Feb 122013
 
Grevillea Peaches and Cream at the Cranbourne botanic gardens

Sunday was the only forecast cool day in a fortnight of over-30 degree temperatures, so it was a good day to plant some recent acquisitions.

We had around 1 mm of rain in January. Under the mulch and grass, the soil in the back garden is just dry dust. Water beads and rolls off it. *sigh*

Heliotrope baby blue - Heliotropium arborescens

Heliotrope ‘baby blue’ (Heliotropium arborescens) by Haar’s Nursery.

Two heliotrope ‘Baby Blue’  plants (Heliotropium arborescens) went into the bed under the front bedroom windows. Quite a few other species have met their makers here, so I’m only cautiously hopeful about these. They’re in flower at the moment, lovely blue flowers, fading to lilac, above dark purple-tinted foliage.

Out in the back yard my gorgeous Scarlet Blaze wattle died in last summer’s heatwaves, so I’ve now filled the resulting gap with several other natives.

The Grevillea ‘Peaches and Cream’ is a relatively new variety, the result of an accidental cross-breeding in a Brisbane garden. It’s now available commercially.

Grevillea Peaches and Cream at the Cranbourne botanic gardens

Grevillea Peaches and Cream at the Cranbourne botanic gardens. Photo by me.

Nearby is Grevillea ‘Rosemary’s Choice’ (Grevillea rosmarinifolia), also called rosemary-leafed grevillea because — you guessed it — its foliage looks more like a rosemary bush than like a standard spiky-leaved grevillea. This variety was developed from Grevillea winpara hybrids and grows to about 2 m in height. It produces pink, yellow and mauve flowers.

Since childhood I’ve loved the waratah, the State flower of New South Wales. Now I have two, planted amongst the new grevilleas where I hope they’ll thrive. The Telopea ‘Bridal Gown’ (Telopea speciosissima x oreades) is a white form and of course the second is red.

Red waratah, Telopea speciosissima

Red waratah, Telopea speciosissima

The grevilleas and waratahs form an east-west line with the Acacia Lime Magic, which is now about 2 m tall and nearly as wide. If the grevilleas grow as expected/hoped, they and Limey should provide a good screen to hide the ugly back fence my neighbors refuse to replace.

Alyogyne huegelii 'Misty' by Austraflora

Alyogyne huegelii ‘Misty’ by Austraflora

There’s a 1 m easement along the back (northern) boundary, and I’ve placed three Alyogyne huegelii in the space between the grevilleas and the fence. Two are the white-flowered form and the third is called Misty, which bears lilac-colored flowers and has slightly blue-tinted foliage. These will require regular light trimming to keep them bushy and healthy.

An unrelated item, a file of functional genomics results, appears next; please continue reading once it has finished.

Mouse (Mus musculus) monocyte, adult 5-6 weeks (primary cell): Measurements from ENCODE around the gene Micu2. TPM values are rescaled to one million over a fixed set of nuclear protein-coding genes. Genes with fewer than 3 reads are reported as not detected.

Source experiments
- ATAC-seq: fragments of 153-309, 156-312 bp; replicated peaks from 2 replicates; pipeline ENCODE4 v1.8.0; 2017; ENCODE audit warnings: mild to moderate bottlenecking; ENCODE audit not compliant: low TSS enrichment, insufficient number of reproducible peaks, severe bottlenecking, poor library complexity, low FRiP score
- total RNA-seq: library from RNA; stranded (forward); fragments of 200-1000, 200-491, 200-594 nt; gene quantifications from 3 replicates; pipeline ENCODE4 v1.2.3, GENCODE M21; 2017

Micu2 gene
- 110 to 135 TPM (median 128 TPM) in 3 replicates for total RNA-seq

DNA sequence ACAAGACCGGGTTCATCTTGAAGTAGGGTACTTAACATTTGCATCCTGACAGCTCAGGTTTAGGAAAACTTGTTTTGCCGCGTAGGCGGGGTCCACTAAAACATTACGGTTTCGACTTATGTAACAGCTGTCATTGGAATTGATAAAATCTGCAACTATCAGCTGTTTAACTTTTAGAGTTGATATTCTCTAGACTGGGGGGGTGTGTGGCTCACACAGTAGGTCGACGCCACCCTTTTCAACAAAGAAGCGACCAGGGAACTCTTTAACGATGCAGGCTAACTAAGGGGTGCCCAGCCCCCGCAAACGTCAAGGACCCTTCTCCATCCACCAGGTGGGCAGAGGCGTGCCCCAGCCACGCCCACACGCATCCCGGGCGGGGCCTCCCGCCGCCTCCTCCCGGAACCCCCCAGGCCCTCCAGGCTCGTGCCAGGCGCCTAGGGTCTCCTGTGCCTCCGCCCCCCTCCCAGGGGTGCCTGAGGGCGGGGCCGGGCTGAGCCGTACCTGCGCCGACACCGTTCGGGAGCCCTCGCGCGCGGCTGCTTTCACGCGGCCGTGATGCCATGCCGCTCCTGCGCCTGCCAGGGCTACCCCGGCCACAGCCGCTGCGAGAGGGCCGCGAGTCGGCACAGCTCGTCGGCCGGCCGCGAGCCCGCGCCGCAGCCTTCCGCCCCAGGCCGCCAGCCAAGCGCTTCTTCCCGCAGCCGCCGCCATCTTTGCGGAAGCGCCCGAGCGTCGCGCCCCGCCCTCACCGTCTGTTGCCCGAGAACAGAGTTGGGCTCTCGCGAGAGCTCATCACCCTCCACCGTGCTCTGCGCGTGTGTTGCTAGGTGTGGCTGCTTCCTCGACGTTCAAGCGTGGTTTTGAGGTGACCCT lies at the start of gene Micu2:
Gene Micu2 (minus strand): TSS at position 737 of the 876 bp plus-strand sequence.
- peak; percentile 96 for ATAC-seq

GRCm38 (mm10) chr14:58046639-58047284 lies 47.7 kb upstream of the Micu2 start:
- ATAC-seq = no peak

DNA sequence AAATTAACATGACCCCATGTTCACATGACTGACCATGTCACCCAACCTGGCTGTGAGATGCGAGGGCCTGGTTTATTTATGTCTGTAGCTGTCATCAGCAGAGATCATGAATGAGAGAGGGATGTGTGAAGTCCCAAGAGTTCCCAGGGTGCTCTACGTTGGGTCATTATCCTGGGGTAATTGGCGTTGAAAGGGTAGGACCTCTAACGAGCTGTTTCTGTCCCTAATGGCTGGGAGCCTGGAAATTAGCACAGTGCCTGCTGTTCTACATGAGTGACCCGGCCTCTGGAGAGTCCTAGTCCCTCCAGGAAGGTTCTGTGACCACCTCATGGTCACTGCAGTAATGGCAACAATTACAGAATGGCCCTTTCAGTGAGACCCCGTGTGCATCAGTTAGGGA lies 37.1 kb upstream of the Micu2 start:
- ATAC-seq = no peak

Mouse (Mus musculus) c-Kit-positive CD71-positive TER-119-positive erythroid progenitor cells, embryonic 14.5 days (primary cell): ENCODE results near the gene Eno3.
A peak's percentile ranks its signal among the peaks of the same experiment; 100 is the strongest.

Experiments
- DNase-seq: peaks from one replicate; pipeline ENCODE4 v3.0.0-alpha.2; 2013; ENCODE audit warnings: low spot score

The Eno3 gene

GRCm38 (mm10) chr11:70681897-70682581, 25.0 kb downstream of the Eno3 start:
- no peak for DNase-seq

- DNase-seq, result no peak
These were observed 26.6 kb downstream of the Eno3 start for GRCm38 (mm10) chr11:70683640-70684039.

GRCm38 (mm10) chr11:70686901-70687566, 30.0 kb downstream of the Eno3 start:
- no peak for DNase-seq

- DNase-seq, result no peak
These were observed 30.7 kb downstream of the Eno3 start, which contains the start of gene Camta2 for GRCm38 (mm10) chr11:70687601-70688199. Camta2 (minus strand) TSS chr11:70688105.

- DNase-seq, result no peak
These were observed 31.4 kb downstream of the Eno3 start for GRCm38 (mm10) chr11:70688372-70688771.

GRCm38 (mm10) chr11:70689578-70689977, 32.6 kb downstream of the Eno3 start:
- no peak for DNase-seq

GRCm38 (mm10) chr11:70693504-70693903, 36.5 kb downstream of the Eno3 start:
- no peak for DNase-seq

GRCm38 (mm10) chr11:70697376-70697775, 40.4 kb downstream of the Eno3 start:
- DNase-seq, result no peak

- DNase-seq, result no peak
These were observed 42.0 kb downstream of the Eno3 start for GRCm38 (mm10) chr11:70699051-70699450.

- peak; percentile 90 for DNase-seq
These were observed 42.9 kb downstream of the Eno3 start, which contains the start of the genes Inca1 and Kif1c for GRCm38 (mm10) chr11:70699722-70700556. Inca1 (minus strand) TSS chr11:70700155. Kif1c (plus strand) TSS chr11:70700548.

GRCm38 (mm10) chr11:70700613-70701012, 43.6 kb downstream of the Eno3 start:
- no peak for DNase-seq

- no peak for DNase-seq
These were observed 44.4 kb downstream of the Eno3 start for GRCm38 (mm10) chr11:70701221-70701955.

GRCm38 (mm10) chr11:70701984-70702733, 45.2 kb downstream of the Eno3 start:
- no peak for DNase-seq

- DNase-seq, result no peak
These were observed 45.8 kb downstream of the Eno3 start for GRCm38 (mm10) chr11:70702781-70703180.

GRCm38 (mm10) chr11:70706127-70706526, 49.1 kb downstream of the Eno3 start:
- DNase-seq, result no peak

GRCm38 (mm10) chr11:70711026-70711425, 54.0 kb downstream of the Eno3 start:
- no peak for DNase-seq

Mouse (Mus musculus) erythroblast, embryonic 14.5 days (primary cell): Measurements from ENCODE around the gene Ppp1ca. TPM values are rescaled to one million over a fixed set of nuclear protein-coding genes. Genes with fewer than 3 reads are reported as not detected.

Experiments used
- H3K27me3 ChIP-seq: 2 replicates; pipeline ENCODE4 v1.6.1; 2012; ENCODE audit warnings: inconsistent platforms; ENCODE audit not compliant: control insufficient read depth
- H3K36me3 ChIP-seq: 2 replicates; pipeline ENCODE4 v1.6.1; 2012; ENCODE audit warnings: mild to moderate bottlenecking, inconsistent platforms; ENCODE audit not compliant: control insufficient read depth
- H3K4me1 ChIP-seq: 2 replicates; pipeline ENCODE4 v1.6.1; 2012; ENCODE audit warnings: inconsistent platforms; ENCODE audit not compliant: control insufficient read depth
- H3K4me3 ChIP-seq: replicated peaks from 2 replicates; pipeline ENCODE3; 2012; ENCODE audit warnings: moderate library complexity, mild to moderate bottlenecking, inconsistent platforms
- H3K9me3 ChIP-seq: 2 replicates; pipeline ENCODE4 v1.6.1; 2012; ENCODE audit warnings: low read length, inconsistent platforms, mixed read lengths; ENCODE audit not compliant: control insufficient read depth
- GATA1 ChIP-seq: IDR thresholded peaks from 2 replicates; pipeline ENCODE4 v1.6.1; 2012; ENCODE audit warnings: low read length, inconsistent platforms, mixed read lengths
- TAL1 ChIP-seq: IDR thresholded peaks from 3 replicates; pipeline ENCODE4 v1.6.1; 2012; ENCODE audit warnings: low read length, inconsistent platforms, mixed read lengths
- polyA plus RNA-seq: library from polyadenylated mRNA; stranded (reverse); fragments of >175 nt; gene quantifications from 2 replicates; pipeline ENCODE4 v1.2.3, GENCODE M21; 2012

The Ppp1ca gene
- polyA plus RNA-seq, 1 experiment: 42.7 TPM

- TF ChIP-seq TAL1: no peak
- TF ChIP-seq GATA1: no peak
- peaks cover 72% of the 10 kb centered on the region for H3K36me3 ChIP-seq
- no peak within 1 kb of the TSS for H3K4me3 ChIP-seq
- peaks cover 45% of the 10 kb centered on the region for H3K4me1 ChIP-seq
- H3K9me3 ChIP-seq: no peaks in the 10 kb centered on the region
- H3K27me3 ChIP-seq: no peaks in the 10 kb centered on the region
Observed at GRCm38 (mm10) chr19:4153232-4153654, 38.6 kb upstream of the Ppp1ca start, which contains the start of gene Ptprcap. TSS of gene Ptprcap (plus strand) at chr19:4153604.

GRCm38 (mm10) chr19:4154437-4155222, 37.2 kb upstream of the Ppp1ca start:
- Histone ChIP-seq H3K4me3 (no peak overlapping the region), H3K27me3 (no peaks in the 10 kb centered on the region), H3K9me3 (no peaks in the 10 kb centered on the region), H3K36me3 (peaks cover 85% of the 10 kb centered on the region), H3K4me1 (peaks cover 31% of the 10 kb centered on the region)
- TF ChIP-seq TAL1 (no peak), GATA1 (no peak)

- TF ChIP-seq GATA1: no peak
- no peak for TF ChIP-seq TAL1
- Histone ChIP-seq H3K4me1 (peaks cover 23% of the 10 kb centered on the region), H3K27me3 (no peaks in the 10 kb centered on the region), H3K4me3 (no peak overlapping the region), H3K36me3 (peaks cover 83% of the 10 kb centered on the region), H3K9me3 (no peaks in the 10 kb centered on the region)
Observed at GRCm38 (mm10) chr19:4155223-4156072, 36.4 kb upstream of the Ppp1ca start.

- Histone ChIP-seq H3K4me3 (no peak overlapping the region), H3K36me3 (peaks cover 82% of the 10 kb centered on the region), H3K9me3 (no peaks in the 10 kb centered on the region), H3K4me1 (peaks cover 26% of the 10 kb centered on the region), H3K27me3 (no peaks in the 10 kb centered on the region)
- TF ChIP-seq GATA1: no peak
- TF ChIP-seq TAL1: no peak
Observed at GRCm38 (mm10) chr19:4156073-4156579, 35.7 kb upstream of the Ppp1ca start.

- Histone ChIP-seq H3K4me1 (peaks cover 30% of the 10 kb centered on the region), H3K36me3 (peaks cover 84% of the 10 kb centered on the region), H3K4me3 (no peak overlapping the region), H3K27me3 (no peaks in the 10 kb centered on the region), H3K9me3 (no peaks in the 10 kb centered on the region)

Closer to the house, around the birdbath, I planted two Echinacea purpurea, an Alba (white) variety and a second that’s simply labelled as ‘assorted’ and currently has white, yellow and purple flowers on the same plant.

A bee pollinating an unidentified species of purple coneflower (Echinacea) at the Smithsonian National Zoological Park in Washington. CC-licensed image by Moxfyre.

A bee pollinating an unidentified species of purple coneflower (Echinacea) at the Smithsonian National Zoological Park in Washington. CC-licensed image by Moxfyre.

Also near the birdbath is a new Dahlia ‘Mystic Mars’ – this variety is so new, it doesn’t even appear on the breeder’s official Mystic Dahlias web site! It has dark burgundy foliage and vivid red flowers that fade to a burnt orange as they age.

Dahlia Mystic Enchantment

Dahlia Mystic Enchantment, similar to the Mystic Mars (but not quite the same), Image from breeder’s web site.

Finally, also in the vicinity of the birdbath, two Daphne x transatlantica ‘Eternal Fragrance’, a variety I haven’t seen before. It’s supposed to be sun-tolerant, low-watering, frost-hardy and happy in either acid or alkaline soil. What a miracle!

Daphne 'Eternal Fragrance'

Daphne ‘Eternal Fragrance’ – photo from PlantHaven.com

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